Post-traumatic stress disorder (PTSD) is a mental health condition that is triggered by a terrifying event.
All children experienced stressful events which can affect them both emotionally and physically. Most of the time, children recover quickly and well. However, sometimes children who experience severe stress, such as
Children could experience this trauma directly or could witness it happening to someone else. When children develop long term symptoms (longer than one month) from such stress, which are upsetting or interfere with their relationships and activities, they may be diagnosed with Post Traumatic Stress Disorder.
These symptoms must be present for at least 2 weeks
The first step is to talk with a healthcare provider to arrange an evaluation. For a PTSD diagnosis, a specific event must have triggered the symptoms. Because the event was distressing, children may not want to talk about the event, so a health provider who is highly skilled in talking with children and families will be needed.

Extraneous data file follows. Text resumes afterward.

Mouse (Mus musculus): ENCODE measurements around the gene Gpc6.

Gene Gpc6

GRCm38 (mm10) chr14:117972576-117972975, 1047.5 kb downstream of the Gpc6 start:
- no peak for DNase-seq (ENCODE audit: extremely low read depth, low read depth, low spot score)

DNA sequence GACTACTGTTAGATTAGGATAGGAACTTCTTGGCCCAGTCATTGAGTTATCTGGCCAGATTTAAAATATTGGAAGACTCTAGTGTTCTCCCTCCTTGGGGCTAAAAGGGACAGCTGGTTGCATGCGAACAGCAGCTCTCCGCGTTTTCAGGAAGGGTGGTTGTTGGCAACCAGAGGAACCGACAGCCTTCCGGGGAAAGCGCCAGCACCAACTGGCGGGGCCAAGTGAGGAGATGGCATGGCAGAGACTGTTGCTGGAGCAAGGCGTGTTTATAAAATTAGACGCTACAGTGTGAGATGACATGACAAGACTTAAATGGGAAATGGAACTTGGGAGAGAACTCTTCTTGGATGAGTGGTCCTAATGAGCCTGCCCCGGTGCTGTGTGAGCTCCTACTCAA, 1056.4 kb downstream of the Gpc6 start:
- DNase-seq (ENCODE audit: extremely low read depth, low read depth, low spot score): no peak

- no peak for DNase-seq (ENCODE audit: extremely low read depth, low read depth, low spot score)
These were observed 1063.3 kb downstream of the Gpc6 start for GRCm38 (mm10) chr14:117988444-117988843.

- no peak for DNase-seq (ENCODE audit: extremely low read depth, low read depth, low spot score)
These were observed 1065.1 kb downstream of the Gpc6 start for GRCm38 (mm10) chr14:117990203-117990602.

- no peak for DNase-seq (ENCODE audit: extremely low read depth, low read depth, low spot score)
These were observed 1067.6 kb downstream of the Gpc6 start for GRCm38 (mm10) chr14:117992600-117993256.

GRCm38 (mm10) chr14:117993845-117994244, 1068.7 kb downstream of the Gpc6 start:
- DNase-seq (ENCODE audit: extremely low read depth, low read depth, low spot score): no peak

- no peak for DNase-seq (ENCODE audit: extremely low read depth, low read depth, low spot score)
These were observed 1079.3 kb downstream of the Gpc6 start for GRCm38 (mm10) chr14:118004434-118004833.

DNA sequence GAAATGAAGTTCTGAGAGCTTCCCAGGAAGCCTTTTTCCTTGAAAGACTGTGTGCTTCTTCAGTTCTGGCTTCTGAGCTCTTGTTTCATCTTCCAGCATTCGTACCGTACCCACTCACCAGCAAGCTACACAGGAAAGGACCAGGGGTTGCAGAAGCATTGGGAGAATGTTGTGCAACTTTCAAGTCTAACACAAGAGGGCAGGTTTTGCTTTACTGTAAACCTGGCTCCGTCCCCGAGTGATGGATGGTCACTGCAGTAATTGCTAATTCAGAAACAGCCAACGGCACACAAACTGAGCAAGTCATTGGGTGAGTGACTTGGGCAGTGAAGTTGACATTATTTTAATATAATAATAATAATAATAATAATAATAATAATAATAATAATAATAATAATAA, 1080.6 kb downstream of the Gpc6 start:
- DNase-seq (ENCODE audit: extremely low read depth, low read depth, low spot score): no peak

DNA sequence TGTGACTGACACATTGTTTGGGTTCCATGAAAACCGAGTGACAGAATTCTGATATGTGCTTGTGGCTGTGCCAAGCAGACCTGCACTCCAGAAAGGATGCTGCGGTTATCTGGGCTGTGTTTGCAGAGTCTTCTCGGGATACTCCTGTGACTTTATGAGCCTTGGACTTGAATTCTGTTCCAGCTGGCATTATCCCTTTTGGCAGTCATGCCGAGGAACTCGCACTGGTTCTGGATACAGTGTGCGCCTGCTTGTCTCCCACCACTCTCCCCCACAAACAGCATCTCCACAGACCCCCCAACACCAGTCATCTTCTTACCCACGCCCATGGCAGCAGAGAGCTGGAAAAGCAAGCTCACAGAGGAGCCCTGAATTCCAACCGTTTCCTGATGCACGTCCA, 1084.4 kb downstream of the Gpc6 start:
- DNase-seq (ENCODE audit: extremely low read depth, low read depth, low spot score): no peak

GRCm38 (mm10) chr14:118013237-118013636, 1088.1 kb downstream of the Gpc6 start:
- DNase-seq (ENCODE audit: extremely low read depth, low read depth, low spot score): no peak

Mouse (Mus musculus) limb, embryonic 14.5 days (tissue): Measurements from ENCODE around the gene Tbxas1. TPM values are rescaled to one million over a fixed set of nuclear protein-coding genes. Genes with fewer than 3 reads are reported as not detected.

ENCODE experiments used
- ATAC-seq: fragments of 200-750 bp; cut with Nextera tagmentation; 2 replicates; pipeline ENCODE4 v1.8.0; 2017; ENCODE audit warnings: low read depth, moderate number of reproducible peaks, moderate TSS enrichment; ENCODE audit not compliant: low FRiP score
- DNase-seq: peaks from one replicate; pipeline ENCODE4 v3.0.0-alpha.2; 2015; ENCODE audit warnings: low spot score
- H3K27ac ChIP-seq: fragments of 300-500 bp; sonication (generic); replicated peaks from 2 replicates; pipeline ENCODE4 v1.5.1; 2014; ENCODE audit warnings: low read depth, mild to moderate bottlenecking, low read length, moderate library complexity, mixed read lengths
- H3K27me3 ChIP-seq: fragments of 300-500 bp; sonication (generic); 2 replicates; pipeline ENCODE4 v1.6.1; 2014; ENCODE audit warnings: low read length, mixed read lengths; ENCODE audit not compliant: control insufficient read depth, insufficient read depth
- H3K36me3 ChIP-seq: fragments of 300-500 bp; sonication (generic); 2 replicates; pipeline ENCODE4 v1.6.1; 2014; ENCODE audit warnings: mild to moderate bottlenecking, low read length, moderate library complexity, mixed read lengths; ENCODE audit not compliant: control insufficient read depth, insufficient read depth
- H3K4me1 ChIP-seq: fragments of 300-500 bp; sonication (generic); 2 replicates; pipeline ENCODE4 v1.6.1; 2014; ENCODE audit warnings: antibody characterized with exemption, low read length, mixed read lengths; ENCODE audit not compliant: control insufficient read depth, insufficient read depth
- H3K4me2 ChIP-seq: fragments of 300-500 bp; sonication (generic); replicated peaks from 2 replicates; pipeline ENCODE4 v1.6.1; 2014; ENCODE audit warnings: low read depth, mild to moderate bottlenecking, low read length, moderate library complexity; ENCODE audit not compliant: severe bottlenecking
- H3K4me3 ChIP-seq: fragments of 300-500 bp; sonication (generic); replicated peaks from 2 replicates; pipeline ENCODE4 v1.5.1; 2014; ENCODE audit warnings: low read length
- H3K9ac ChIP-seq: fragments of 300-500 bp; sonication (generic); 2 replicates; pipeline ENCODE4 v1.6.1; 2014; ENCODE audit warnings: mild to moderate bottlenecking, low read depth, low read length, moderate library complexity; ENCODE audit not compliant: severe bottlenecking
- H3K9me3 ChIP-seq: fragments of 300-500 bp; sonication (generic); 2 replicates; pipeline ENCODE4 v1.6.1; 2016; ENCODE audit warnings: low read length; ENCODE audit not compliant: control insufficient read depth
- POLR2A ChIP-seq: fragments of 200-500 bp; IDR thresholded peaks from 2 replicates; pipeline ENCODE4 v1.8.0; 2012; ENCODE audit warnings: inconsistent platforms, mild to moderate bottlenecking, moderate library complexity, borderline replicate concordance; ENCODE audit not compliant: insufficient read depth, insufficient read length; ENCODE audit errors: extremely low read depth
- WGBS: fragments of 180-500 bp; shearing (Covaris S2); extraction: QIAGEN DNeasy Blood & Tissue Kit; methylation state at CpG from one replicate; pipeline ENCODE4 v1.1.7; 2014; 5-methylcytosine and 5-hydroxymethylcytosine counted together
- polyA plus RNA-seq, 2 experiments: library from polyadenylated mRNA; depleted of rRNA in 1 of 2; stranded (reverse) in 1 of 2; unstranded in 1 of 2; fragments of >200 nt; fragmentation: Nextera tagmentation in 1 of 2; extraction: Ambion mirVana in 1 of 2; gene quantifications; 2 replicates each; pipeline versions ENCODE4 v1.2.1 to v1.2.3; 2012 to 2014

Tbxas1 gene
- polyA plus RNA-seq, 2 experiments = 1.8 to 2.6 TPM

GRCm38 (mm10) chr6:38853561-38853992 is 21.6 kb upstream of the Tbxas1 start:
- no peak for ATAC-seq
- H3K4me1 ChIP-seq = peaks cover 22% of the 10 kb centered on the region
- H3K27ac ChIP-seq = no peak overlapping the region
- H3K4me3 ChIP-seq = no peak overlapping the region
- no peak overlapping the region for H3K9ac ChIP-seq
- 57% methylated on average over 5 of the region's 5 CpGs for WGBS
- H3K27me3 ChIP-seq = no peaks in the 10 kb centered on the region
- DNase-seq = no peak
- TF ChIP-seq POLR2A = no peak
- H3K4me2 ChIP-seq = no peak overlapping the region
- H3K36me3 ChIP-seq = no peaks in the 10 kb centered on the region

A very highly skilled child psychotherapist will be able to distinguish a child with Post Traumatic Stress Disorder (PTSD) versus Attention Deficit Hyperactivity Disorder (ADHD).
Here is the guide for clinicians on overlapping symptoms of ADHD and PTSD.
Once the diagnosis is made, the first step is to make the child feel safe by getting support from parents, friends, and school, and minimizing the change of another traumatic event to the extent possible. Psychotherapy in which the child can speak, draw, play or write about the stressful event can be done with the child and the family.
Child Parent Psychotherapy (CPP) is the evidence based intervention model for children under 6 years old. This treatment is to support and strengthen caregiver-child relationship and assist child to process the trauma and restore child’s mental health